Newton was initially a member of the Florida Gators before transferring to Blinn College, where his team won a national junior college football championship. Newton was then recruited by head coach Gene Chizik of Auburn University and transferred once more. He became just the third player in major college football history to both rush and pass for 20 or more touchdowns in a single season. His performance earned him the Heisman Trophy as the most outstanding college football player, and he led Auburn to their second national championship in school history, despite a major controversy concerning his eligibility that embroiled the second half of the season. In his NFL debut, Newton became the first rookie quarterback in NFL history to throw for 400 yards in his NFL regular-season opener, breaking Peyton Manning's rookie record.[5]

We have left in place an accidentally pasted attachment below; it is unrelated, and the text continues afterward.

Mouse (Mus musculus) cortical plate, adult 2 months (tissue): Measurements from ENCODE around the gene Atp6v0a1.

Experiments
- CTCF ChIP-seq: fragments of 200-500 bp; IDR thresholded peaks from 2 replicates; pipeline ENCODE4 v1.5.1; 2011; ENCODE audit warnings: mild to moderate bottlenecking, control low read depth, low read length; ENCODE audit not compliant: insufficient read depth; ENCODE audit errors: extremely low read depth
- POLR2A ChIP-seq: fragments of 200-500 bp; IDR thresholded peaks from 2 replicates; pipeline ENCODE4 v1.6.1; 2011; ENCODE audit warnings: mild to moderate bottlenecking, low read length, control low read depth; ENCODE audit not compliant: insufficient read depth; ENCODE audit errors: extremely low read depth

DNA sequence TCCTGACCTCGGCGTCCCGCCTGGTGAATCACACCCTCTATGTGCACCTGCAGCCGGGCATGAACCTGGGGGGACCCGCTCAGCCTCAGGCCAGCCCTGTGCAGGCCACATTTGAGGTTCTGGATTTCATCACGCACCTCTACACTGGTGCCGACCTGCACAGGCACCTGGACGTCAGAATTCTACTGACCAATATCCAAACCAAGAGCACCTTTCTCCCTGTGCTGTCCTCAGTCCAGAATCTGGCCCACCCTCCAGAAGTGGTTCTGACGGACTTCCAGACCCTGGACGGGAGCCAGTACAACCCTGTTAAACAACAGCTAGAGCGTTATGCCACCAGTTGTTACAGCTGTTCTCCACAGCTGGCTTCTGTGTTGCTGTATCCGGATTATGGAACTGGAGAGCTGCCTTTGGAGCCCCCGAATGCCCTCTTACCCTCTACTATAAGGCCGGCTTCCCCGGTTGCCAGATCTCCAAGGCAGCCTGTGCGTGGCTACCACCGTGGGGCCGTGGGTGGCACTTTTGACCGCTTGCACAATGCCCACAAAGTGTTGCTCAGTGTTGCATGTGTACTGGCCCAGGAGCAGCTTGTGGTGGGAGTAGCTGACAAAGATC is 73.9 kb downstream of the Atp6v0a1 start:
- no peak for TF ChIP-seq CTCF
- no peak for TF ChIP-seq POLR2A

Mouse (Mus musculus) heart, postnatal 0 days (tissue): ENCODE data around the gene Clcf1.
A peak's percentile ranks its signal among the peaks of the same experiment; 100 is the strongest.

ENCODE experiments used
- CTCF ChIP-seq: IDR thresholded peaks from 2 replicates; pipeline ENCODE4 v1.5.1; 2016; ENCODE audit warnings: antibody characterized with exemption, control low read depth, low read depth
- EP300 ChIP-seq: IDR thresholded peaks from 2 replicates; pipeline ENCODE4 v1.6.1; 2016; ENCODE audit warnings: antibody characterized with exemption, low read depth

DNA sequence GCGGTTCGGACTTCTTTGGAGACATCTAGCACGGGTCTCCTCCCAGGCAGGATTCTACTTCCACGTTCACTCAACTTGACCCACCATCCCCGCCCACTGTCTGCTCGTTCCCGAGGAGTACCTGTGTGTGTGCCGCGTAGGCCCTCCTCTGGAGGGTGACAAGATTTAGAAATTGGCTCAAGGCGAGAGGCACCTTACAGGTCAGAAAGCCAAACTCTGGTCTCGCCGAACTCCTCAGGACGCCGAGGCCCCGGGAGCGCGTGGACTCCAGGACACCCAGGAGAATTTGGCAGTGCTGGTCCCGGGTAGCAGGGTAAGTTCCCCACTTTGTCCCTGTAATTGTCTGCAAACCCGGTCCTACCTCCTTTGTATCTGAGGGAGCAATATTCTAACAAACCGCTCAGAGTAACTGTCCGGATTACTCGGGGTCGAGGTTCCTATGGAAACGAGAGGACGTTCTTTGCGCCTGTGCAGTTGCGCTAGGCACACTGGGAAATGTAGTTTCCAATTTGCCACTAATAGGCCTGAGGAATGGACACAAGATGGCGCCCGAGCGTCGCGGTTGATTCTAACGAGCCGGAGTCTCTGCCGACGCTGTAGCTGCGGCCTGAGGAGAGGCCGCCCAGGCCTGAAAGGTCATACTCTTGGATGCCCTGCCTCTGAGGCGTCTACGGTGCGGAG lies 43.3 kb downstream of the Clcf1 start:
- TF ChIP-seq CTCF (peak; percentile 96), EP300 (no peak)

Early years

Newton was born in Savannah, Georgia to parents Cecil and Jackie Newton. He grew up in College Park, Georgia. He attended Westlake High School in Atlanta, Georgia, where he starred in football and basketball.[6] Former Westlake football coach Dallas Allen started hearing about Newton's throwing ability and the freshman coaches told Allen that Newton needed to be moved from the freshman team to the varsity.[7] The freshman coaches eventually persuaded Allen to attend a Thursday night game, where he was impressed by Newton's arm and pocket presence and moved him up to varsity for the playoffs.[7] In his sophomore year, the team's starting quarterback broke his finger and in his first game, Newton and his center, brother Cecil Jr., fumbled a snap late in the game that the other team recovered and ran out the clock.[7] When the team's starting quarterback was healthy again, Newton returned as the back-up quarterback.[7]